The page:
Chester and Anglesey

We’re always on the move on this bus tour. Not that we mind, of course. We’re having a fantastic time. But I was disappointed to be leaving Liverpool after only one night. There’s so much more I would have liked to see. Still, I can’t complain. I’m still buzzing from the fact that we had a beer and heard about a dozen Beatles tunes in the Cavern Club last night. Wow!

This morning’s first stop was the historic English town of Chester, in Cheshire, just a little way from the border with North Wales. Chester was a Roman town, and we walked for a short way along the Roman city wall. Chester is also famous for the magnificent rows in the heart of its shopping precinct. The rows are covered walkways on the first floor level of the main thoroughfares, which are directly on top of the shops at street level. And there are many example of beautiful half timbered buildings in these streets as well. Chester oozes old world charm, and we loved it. After a guided walk through the old town, we were left with about 20 minutes spare time to explore the city, so we made a beeline for a wool shop and Marg was delighted to be able to buy some new wool from the British Isles.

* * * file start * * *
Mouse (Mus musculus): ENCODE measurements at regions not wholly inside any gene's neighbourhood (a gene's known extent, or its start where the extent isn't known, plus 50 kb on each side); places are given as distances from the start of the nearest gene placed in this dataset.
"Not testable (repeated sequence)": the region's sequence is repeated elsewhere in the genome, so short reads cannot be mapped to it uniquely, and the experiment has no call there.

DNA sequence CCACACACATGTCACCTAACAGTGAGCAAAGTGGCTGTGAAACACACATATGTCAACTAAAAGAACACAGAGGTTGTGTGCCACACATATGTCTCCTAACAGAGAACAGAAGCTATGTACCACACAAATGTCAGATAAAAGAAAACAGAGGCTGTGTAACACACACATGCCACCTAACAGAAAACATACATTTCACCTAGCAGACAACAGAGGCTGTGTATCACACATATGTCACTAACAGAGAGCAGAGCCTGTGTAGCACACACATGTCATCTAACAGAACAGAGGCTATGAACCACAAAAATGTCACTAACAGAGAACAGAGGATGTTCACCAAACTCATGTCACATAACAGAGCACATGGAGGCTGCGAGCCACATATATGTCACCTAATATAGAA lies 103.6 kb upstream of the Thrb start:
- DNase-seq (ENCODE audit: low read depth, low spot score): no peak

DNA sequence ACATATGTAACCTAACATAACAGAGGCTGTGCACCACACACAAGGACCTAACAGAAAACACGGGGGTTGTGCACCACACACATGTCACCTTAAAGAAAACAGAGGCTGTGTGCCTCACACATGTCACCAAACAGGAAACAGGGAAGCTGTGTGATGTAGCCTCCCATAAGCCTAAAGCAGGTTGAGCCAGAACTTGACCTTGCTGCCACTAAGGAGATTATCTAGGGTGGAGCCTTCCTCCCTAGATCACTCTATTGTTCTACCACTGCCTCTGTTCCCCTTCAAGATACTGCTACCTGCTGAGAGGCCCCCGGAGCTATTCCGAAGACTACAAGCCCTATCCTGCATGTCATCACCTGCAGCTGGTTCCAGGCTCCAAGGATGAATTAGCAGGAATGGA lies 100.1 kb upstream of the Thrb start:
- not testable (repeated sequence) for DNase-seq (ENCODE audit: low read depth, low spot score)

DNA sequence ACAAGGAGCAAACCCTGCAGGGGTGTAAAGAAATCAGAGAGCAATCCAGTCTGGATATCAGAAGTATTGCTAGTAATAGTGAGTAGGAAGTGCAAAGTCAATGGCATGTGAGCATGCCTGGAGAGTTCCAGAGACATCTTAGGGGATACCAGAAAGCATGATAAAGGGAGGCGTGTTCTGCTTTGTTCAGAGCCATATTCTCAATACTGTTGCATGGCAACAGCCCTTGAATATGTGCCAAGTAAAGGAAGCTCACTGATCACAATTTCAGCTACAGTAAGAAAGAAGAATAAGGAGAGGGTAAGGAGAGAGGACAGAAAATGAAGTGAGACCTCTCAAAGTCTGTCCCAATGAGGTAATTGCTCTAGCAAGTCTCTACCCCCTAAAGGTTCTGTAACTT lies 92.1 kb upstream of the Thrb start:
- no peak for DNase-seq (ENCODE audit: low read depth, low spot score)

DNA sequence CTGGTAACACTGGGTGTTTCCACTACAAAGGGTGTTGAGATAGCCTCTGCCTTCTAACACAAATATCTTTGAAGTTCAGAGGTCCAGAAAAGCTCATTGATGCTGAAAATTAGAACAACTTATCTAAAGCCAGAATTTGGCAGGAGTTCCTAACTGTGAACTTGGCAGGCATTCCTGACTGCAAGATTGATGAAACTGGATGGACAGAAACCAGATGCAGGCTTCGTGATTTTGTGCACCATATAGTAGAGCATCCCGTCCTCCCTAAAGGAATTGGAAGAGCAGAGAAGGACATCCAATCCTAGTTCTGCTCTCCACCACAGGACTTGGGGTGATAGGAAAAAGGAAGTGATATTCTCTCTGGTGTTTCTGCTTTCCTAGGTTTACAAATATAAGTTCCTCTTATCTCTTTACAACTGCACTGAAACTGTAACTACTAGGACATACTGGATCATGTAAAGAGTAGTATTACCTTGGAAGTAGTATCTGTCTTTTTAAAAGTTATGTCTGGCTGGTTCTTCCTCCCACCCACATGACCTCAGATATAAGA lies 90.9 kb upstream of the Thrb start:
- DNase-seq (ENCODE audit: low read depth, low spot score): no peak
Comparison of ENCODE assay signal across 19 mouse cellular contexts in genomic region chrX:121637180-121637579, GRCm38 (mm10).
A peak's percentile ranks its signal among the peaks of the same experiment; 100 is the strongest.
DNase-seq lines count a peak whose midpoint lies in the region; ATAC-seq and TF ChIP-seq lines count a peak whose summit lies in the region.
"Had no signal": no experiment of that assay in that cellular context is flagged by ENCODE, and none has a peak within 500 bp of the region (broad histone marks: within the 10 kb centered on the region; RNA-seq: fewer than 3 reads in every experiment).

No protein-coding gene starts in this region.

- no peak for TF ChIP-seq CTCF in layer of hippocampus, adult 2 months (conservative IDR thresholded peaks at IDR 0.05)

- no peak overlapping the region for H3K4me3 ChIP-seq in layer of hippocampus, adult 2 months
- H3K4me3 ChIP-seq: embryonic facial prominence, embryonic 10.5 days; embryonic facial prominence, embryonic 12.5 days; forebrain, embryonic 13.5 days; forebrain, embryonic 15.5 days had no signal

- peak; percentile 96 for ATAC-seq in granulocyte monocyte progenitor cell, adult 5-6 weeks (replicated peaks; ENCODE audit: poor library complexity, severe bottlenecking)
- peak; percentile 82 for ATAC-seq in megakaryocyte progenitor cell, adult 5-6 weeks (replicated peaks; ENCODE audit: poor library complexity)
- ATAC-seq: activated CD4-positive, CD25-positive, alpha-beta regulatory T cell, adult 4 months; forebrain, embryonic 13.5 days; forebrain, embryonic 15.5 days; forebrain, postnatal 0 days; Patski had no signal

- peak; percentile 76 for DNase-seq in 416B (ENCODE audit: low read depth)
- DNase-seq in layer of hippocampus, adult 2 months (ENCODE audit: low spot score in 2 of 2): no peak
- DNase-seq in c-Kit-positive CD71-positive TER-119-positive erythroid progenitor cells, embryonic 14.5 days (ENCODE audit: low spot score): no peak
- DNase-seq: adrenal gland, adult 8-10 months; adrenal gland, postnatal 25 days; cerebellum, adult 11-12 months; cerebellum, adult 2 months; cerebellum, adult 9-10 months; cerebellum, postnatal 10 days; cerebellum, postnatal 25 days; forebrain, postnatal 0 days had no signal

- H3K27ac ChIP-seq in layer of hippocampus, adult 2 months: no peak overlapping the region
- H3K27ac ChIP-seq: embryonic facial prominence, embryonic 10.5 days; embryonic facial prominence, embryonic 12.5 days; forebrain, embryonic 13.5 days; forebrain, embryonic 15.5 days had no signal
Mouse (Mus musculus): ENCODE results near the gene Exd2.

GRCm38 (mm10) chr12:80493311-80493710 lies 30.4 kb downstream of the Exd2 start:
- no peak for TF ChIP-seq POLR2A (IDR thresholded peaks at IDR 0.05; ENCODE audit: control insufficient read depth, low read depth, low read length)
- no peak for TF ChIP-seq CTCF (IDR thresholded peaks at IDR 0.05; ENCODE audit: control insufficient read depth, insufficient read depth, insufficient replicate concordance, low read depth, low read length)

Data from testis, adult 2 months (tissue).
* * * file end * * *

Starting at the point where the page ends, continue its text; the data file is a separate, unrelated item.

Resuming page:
Soon we crossed the border into North Wales. Immediately the place names on the road signs began to look rather unpronounceable. The countryside, of course, was green and appealing, but I couldn’t live in a place like this because I’d be totally incapable of giving anyone my address!

We crossed a bridge onto the island of Anglesey, heading for Holyhead. Before we reached our destination we had one more stop. It was at a small railway station that achieved world fame some time ago when it was given the name Llanfairpwllgwyngyllgogerychwyrndrobwllllantysiliogogogoch. The village is called Llanfairpwllgwyngyll, but somebody must have had a few leftover Scrabble letters and added them at the end to give the railway station its name. There’s even the letter L there four times in a row! It means something like: Saint Mary’s Church in the hollow of the white hazel near a rapid whirlpool and the Church of Saint Tysilio of the red cave.

While I spent time at the station trying to say the word properly, and then more time trying to untangle my tongue, Marg ducked over the road to another wool shop and bought some more wool. I think that’s a record for her – two wool shops in two countries within an hour of each other.

Thankfully escaping the Llanfair… place, I mistakenly thought the place names might get a little easier from now on, but they just kept getting harder and harder to pronounce. Whatever happened to putting vowels between consonants? Wales looks like a beautiful country to visit, but we’ll need to wait a little while to see more of it, as our bus delivered us onto the ferry at Holyhead in preparation for our voyage across the Irish Sea to Dublin.

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